The 760 rem estimate is equal to 380,000 chest X-rays, said Dan Hirsch, retired director of programs on environment and nuclear policy at the University of California, Santa Cruz. “This is vastly above what’s permissible for workers’ exposure,” Hirsch said, adding that far lower doses can cause cancer.

BY:  | santafenewmexican.com

Los Alamos National Laboratory is storing hundreds, maybe thousands, of barrels of radioactive waste mixed with incompatible chemicals that have the potential to cause an explosion , putting workers and the public at risk, a government watchdog said in a report.

LANL personnel have failed to analyze chemicals present in hundreds of containers of transuranic nuclear waste, making it possible for an incompatible chemical to be mixed in and cause a container to burst, the Defense Nuclear Facilities Safety Board said in a September report.

Such an explosion would release radiation in doses lethal to workers and hazardous to the public, the safety board said. And yet the radiation levels that would be released have not been sufficiently estimated, it said.

Some of LANL’s facilities store radioactive waste without any engineered controls or safeguards beyond the containers, the board wrote in a cover letter addressed to the U.S. Department of Energy.

Continue reading

25-Year Study of Nuclear vs Renewables Says One Is Clearly Better at Cutting Emissions

Nuclear power is often promoted as one of the best ways to reduce our reliance on fossil fuels to generate the electricity we need, but new research suggests that going all-in on renewables such as wind and solar might be a better approach to seriously reducing the levels of carbon dioxide in the atmosphere.

BY: DAVID NIELD| sciencealert.com

Based on an analysis of 123 countries over a quarter of a century, the adoption of nuclear power did not achieve the significant reduction in national carbon emissions that renewables did – and in some developing nations, nuclear programmes actually pushed carbon emissions higher.

The study also finds that nuclear power and renewable power don’t mix well when they’re tried together: they tend to crowd each other out, locking in energy infrastructure that’s specific to their mode of power production.

Given nuclear isn’t exactly zero carbon, it risks setting nations on a path of relatively higher emissions than if they went straight to renewables.

Continue reading

Virtual Public Information Session on FTWC venting at Los Alamos National Laboratory – 5 p.m. on Tuesday, Oct. 20

The public information session will be hosted via Webex; people who wish to attend can join by following this link (meeting password GckhzZ5nv33), or call in by phone at 415-527-5035, access code 199 995 9074 if people do not have internet access.

Media Advisory
CONTACT: Peter Hyde, pahyde@lanl.gov

LOS ALAMOS, N.M., Oct. 8, 2020—The National Nuclear Security Administration is hosting a virtual public information session at 5 p.m. on Tuesday, Oct. 20, to inform the public about the process of venting Flanged Tritium Waste Containers (FTWCs) that are located at Los Alamos National Laboratory.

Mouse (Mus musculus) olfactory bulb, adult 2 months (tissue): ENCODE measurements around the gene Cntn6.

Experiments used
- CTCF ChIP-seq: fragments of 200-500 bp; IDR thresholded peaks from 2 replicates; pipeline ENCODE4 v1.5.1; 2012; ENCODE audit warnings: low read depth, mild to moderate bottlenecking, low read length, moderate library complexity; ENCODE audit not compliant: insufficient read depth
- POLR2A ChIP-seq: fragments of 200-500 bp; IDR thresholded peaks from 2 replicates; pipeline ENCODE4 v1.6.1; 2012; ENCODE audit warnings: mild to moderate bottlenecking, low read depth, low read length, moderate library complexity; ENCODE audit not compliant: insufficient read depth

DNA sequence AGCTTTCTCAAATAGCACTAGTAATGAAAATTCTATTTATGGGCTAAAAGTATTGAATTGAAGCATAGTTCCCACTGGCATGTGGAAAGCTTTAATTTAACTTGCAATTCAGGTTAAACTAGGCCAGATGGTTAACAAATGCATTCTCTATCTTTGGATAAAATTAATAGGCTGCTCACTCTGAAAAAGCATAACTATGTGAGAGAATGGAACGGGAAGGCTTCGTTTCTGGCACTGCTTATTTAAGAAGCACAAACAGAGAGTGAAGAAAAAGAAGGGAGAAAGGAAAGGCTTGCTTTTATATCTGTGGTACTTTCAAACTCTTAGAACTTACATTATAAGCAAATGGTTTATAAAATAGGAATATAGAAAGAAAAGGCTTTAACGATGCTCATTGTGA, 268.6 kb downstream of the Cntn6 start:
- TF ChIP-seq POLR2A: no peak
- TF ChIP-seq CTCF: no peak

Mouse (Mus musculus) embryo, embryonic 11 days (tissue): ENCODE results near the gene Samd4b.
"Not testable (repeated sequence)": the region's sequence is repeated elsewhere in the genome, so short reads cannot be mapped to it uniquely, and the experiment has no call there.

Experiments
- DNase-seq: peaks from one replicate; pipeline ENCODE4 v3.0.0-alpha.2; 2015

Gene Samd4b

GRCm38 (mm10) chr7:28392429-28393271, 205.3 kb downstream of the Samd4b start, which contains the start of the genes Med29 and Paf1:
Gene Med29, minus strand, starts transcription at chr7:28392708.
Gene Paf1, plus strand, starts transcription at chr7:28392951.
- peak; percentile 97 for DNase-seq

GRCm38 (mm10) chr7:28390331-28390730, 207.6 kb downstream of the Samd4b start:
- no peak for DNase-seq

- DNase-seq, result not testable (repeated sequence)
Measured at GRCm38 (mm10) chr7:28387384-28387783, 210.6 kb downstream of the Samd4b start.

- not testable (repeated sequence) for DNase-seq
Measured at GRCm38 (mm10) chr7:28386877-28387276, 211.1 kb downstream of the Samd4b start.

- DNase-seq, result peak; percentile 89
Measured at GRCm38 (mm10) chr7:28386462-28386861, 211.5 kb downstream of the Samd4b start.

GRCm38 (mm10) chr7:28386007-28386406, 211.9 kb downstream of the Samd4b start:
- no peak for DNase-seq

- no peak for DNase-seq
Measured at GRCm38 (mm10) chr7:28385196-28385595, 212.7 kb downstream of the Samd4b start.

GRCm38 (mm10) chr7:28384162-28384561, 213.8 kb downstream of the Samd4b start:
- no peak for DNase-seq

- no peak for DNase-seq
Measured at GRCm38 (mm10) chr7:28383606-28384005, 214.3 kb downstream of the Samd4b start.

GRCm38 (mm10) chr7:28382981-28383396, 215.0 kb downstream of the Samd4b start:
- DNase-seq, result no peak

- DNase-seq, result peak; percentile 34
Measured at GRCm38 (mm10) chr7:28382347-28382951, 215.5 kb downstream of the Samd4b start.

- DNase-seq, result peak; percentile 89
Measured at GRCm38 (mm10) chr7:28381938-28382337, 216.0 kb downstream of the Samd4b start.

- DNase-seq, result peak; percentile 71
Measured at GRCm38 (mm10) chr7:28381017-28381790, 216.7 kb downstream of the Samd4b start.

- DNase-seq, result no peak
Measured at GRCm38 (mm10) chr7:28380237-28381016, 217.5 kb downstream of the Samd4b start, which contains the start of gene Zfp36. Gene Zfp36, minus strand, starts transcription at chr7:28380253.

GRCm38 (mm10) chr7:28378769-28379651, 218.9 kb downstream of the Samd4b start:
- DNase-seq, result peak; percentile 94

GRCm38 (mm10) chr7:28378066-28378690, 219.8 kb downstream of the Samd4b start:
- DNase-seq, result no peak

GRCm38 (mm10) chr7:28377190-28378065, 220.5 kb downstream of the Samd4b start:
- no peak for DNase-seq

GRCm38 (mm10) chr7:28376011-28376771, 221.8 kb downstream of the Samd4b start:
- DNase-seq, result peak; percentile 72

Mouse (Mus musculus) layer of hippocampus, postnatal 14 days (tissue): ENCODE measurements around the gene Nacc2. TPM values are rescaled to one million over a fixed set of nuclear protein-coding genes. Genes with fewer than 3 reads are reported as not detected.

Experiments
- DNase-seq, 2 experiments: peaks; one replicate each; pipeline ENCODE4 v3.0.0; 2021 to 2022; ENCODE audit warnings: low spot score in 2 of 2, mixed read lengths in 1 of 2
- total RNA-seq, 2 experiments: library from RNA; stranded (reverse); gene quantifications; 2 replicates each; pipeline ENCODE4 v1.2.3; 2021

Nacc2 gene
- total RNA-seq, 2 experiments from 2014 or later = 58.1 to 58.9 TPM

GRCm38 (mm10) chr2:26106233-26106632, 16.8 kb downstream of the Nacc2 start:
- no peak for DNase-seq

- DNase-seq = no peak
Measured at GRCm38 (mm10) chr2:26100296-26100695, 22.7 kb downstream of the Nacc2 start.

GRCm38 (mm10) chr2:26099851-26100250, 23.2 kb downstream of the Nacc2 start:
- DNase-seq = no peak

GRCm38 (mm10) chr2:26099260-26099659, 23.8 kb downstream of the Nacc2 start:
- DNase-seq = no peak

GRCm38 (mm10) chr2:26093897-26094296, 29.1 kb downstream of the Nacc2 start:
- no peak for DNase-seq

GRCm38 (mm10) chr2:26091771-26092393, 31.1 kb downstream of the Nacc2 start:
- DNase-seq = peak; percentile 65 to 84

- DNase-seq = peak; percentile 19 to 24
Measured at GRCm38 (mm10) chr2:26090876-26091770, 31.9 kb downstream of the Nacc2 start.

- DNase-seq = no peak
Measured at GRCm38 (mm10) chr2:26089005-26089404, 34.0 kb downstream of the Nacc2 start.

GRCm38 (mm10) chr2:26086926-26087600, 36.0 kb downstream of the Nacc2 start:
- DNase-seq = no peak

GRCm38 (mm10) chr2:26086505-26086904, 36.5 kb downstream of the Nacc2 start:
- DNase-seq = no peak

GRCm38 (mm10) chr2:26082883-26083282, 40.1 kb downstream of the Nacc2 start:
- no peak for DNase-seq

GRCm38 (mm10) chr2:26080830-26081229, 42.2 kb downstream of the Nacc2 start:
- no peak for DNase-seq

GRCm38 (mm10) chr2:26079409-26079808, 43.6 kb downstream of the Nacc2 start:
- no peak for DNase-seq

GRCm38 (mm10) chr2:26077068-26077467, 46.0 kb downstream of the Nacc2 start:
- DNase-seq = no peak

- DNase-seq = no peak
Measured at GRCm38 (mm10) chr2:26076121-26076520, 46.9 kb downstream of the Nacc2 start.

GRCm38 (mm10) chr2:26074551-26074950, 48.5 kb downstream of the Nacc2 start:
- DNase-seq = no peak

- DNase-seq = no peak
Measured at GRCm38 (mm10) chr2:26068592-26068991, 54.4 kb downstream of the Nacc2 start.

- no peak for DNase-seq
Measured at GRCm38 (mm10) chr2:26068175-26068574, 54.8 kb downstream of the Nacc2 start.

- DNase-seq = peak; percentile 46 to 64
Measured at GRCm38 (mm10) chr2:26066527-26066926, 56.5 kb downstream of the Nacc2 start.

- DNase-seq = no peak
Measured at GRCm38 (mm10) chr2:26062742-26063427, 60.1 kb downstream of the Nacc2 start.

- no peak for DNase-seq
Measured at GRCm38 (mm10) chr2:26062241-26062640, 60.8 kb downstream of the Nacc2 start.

Flanged Tritium Waste Containers are pressure vessels specifically designed to contain waste metal that has been exposed to tritium. As the tritium ages and separates into helium and hydrogen, those gases can create pressure inside the container. This is expected and accounted for in the design.

To reduce the amount of waste stored on site, Los Alamos National Laboratory will ship the containers off-site to a licensed storage facility. In order to ship the containers, the pressurized gases inside the containers must be vented to meet regulatory requirements of the U.S. Department of Transportation (DOT).

Continue reading

Citizens’ Hearing Held at New Mexico Capitol about Increased Plutonium Pit Production at LANL

The Department of Energy (DOE) has approved its plans to increase plutonium pit production at Los Alamos National Laboratory (LANL) by 50 percent as a way to comply with what is described in the 2018 Nuclear Posture Review as a need for “an effective, responsive, and resilient nuclear weapons infrastructure” that can “adapt flexibly to shifting requirements.”

The Pentagon has stated it needs annual production of 80 plutonium pits, the triggers for nuclear weapons.  The DOE has approved its Supplement Analyses for four possible ways to execute this upgrade.
Continue reading

NASA’s clean-up plan for tainted Santa Susana Field Lab near Simi outrages activists

“NASA’s absurd excuse for cleaning up so much less contamination than it promised is that it has discovered there is much more contamination at the site than it had previously realized,” — cleanup activist Dan Hirsch, president of the Committee to Bridge the Gap

BY: Mike Harris | Ventura County Star vcstar.com

NASA has decided to clean up contaminated soil at its portion of the Santa Susana Field Laboratory site to a less stringent standard than it agreed to in a 2010 legally binding agreement with the state.

The federal agency announced its decision last week, outraging cleanup activists and some local officials.

The activists say NASA’s planned cleanup, outlined in a formal Record of Decision, would leave 84% of its contaminated acres not remediated at the site outside Simi Valley.

That would violate a 2010 legally binding agreement — formally called an Administrative Order on Consent — NASA signed with the California Department of Toxic Substances Control to clean up its acres “to background,” the most exacting standard.

Continue reading

WIPP Resumes Nuclear Waste Shipments from California National Laboratory

Nuclear waste shipments to the Waste Isolation Pilot Plant near Carlsbad from Lawrence Livermore National Laboratory (LLNL) near San Francisco, California resumed this month after a 10-year pause.

BY:  | currentargus.com